Father’s Day this year falls between two historic celebrations. The 75th anniversary of the D-Day invasion on the beaches of Normandy, France, which ultimately led to the end of Nazi oppression in Europe. The second, the 50th anniversary of the United States landing a man on the moon and astronaut Neil Armstrong's famous words as he took the first step on the moon’s surface:
"That's one small step for man, one giant leap for mankind.”
These two celebrations highlight the role of men in our nation's history. One was a time of profound fear and a questioning of whether this world had the righteous courage to defeat a most pestilent evil that threatened the very foundational values upon which our nation was founded. Farm boys and college boys set aside their plows and textbooks to take up arms. They fought professional armies. Soldiers that had been trained from their youth to fight. And they won. They returned humbly back to their country to again take up their tasks and blend into the background, never asking for honor or attention.
The other, put a brilliant spotlight on the courage of men to rise to a challenge to conquer the unknown, to truly go where no man had gone before. In both events, American men did the impossible, the unthinkable, but the necessary.
Our nation is in the midst of a most divisive cultural conflict. The "Me Too" movement along with the recent high-profile drama of Justice Cavanaugh's appointment to the Supreme Court and the seemingly endless criticisms from all corners of society have put enormous negative pressure on the American male. He has become the latest object of scorn and ridicule by the media and many candidates running for public office. CEO's are run out of the companies they founded because they take an unpopular political, cultural, or moral stance. Politicians and leaders in all ranks of business are forced into resigning due to pranks or immature words from their college days. To many of us men, we see it as open hunting season on character assassination by the disjointed political left and the far-edge crowd who represent the fringe groups of extremists in this country.
The backbone of this country was made up of the men who rise daily to accept the duty of responsibility. Who labor to protect and provide for their families. Who would lay down their lives for their families and their friends, and even for a stranger they have never met.
This country was born in a baptism of bloodshed during the Revolutionary War. Fifty-five men signed their death warrants when they put their signatures to the Declaration of Independence. Six hundred thousand men died in the horrific Civil War. Over one hundred thousand men died fighting in France in World War I. Two hundred fifty thousand men died fighting in World War II. Fifty-five thousand men died in the jungles of Vietnam. Another fifty-thousand plus men died in the Korean was. Many thousands of other men died in various wars, skirmishes, conflicts in the name of defending our country's values and honor.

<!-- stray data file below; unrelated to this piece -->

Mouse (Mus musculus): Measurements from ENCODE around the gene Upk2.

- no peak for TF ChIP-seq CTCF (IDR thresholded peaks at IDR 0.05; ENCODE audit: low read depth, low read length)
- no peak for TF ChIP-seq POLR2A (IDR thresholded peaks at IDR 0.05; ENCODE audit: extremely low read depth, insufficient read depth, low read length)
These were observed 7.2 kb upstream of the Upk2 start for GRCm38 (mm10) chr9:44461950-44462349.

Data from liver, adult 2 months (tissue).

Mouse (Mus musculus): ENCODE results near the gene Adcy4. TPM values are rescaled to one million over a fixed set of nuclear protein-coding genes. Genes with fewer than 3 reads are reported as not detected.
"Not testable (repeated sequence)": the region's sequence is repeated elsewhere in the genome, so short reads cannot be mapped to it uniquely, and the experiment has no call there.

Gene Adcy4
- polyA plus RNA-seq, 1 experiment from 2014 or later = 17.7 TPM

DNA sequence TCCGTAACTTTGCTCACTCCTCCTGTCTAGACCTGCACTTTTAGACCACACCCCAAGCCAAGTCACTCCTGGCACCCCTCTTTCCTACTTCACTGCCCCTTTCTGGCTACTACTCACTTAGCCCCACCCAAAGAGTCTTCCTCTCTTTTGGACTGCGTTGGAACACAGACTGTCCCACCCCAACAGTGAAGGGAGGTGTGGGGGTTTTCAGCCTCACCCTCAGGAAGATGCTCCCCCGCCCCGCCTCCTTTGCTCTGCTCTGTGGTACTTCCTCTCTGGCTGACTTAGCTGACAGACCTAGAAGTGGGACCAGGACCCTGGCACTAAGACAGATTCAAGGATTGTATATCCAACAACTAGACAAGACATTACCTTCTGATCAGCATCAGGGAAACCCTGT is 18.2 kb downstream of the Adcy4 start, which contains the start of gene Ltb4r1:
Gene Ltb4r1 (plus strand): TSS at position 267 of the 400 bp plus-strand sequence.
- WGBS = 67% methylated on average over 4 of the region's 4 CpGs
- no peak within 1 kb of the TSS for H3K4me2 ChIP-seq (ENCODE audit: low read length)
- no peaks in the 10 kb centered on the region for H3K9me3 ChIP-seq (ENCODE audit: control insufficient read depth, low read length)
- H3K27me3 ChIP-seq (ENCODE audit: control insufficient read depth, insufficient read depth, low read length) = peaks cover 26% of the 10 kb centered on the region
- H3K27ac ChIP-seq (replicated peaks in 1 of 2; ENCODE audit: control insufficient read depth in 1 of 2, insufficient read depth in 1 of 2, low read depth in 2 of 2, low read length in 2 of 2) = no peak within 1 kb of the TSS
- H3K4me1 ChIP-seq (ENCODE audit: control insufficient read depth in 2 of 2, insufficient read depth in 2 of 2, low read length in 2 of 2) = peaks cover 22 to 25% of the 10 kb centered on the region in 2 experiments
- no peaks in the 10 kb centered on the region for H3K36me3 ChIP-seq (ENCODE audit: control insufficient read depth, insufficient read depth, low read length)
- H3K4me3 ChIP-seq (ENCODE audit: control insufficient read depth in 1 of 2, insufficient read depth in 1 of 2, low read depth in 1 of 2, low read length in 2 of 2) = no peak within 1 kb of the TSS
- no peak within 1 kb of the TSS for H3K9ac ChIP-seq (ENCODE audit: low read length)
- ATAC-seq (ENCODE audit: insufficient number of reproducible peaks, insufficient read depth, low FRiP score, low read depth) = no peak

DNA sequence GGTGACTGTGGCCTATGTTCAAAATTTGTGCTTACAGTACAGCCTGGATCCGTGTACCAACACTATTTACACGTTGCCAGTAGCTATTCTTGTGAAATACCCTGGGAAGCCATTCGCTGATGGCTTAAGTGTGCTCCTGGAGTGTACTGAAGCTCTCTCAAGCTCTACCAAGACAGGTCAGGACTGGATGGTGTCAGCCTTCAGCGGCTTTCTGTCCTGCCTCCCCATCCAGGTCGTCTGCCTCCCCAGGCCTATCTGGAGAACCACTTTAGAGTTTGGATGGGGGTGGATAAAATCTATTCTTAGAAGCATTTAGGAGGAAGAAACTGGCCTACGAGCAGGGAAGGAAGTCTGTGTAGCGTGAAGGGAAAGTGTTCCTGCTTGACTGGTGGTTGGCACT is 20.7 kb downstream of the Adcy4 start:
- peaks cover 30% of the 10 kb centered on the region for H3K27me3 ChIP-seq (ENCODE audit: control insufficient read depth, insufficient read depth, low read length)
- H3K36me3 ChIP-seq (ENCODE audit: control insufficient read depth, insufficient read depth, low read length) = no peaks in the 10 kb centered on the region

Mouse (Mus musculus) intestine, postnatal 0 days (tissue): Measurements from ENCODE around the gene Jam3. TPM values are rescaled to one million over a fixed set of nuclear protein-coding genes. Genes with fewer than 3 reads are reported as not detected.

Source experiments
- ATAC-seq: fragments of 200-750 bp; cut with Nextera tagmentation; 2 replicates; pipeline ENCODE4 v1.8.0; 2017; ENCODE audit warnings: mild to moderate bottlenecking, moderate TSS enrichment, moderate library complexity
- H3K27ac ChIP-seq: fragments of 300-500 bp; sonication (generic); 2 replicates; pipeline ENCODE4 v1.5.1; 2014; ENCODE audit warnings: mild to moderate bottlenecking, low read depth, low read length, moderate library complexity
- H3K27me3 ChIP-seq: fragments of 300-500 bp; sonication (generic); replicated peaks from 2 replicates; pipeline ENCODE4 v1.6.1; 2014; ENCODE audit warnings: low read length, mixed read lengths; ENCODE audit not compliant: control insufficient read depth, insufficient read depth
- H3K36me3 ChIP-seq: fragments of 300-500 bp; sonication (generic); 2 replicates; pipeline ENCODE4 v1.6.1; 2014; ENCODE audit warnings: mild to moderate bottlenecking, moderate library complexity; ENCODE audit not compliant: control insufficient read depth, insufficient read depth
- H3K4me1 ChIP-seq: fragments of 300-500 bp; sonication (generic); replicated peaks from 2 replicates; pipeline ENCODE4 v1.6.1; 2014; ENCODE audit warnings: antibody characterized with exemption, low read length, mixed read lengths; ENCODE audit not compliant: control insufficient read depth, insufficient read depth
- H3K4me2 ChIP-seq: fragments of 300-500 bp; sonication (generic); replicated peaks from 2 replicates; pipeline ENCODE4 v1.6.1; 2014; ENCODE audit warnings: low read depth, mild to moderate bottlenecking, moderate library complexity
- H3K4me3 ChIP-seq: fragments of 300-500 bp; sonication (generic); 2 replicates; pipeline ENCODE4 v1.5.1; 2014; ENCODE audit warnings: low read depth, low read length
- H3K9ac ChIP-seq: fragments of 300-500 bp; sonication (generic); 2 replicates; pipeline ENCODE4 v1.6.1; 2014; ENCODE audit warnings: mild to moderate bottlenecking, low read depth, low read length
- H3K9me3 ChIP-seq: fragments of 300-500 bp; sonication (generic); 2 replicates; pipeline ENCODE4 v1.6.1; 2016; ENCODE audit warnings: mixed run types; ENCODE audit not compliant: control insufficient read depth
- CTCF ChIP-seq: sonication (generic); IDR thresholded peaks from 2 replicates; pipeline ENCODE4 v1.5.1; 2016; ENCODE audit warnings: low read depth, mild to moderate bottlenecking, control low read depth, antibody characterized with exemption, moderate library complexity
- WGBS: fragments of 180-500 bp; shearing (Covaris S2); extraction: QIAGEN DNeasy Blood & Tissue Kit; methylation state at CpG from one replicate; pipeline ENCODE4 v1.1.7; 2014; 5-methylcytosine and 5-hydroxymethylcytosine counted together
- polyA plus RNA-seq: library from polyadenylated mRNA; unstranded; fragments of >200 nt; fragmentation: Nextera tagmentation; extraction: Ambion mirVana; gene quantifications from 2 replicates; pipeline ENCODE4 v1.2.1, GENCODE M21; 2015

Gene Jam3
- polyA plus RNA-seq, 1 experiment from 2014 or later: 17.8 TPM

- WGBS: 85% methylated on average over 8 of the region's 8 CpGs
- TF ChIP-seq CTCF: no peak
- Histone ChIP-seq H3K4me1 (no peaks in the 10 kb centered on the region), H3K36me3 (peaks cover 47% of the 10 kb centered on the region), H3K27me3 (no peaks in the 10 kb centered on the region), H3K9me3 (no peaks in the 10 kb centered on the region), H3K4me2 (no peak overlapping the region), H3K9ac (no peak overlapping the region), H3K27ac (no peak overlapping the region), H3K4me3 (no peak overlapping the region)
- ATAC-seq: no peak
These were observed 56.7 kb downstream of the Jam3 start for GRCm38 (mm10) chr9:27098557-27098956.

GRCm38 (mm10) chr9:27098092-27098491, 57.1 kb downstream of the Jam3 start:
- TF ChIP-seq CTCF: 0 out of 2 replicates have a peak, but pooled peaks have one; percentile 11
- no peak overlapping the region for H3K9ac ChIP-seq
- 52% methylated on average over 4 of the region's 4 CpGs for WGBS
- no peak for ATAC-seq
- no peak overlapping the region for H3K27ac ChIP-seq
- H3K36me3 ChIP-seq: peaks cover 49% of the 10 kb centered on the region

Millions of men battle daily the challenges of life to give their families a good life, to put food in their children's bellies, to provide a roof over their family’s heads, to clothe their children and educate them and nurture them into adulthood. They are the truck drivers, construction workers, architects and engineers, assembly line workers, managers, accountants, custodians, teachers, along with a hundred other professions occupied mainly by men.
I certainly am not minimizing the role of women. But the fact is that the foundations of this nation were laid by men, defended by men, paid for by men. The vast majority of crosses in military cemeteries lie over a man’s body. It was mainly the blood of men that soaked into the soils of this world. The sea was red with the blood of men at Normandy's beaches.
On Mother’s Day along with many other days, you would think I believe that women are the main reason for the successes we see in life. I could never in a million years pay proper tribute to womanhood. But today.... could we just perhaps for a little while, bow our hearts in gratitude to those figures who pass us as shadows of greatness in the formative years of our lives? Those who would have left, as many others did, to fight for and die for the freedoms we have.
Yes, today, I bow my heart in gratitude for that one person in my life whose praise means more than all others. Whose look could wilt me or cause my little boy's spirit to soar. Whose hand disciplined me and protected me. Whose labors fed me, educated me, clothed me. The greatest of men: My Father.
When is the last time you thanked those men in your life for all that they do daily? Be sure to do so today, if your father is still alive. And recognize the greatness and glory of manhood in this nation. We are rich in strong men, and we should be grateful for such a resource.
Happy Father’s Day to all you good, solid, humble men who make up much of the greatness of this nation!